The year is 1974 and there’s nothing more dangerous than being a hippie in Baja California. That’s because psychotic business Sam Farragutt (played by Andy Griffith!) is on the loose. Sam likes to describe himself as being a hippie himself. “A hippie with money,” Sam puts it as he waves a hundred dollar bill in the face of a hippie without money,
Actually, there is one thing more dangerous than being a hippie in Baja California and that’s being an ad executive. Once again, Sam Farragutt is to blame. He’s willing to give his business to three ad execs but first they have to agree to go down to Baja and ride around with him on their motorcycles. The three ad execs are Terry Maxon (former child evangelist Marjoe Gortner!), Paul McIllvain (former Brady Bunch star Robert Reed!), and suicidal burn-out Warren Summerfield (William Shatner!). Warren is having an affair with Paul’s wife (Angie Dickinson!) but he’s still planning on committing suicide in Mexico.
However, going to Mexico gives Warren a new lease on life. After Warren discovers that Farragutt is responsible for the death of two hippies, he becomes determined to make sure that justice is served. Soon, Andy Griffith (!) is chasing William Shatner (!) across the Mexican desert. Someone’s going to die. Is it going to be Sheriff Taylor or Captain Kirk?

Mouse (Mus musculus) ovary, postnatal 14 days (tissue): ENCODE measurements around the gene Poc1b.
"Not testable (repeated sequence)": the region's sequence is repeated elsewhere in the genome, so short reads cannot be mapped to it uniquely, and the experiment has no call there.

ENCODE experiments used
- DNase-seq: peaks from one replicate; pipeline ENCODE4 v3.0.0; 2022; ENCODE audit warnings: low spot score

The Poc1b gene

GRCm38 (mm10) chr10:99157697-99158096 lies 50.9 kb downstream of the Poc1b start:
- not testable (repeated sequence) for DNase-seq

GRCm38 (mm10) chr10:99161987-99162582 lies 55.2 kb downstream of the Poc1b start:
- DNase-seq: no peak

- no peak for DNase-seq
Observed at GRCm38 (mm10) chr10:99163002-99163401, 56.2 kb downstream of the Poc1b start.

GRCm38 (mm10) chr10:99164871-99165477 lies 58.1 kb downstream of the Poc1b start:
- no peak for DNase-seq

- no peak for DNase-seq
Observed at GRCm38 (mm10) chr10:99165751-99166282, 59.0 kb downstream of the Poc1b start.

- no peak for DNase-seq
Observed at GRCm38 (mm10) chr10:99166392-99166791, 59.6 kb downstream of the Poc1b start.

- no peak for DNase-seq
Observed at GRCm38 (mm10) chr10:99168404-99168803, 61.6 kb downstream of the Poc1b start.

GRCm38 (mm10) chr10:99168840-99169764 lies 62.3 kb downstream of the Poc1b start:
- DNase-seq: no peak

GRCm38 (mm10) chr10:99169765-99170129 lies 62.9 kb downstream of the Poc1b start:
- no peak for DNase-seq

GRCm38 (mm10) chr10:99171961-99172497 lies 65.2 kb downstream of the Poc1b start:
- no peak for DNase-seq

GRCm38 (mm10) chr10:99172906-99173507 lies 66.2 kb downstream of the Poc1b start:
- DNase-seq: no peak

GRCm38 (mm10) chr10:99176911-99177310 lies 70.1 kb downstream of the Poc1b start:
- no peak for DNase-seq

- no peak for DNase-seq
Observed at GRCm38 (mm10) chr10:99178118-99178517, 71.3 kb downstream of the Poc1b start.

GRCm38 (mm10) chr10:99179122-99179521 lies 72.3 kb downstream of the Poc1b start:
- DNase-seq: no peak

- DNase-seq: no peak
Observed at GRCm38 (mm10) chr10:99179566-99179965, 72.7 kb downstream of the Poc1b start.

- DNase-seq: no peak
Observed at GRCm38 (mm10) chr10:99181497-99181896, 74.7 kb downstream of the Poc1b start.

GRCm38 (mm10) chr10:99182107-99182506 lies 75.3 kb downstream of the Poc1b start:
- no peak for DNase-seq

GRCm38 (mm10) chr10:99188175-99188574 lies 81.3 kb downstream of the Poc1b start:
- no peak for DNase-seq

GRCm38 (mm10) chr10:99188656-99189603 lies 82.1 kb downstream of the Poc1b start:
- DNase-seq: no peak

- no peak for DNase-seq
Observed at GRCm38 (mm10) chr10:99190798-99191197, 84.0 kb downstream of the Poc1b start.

Pray For The Wildcats was a made-for-TV movie that aired the same year as Savages. Both movies were a part of Andy Griffith’s attempt to change his image after playing the folksy Sheriff Taylor on The Andy Griffith Show. Griffith is a good villain but the main appeal of Pray for the Wildcats is the chance to see William Shatner doing his thing. Shatner has a juicy role here, playing a man who is at first suicidal and then righteously indignant. He overemotes with the self-serious intensity that was Shatner’s trademark in the years before he finally developed a sense of humor about himself. The movie itself gets bogged down with unnecessary flashbacks and dated dialogue but the spectacle of Griffith vs. Shatner makes it all worth it.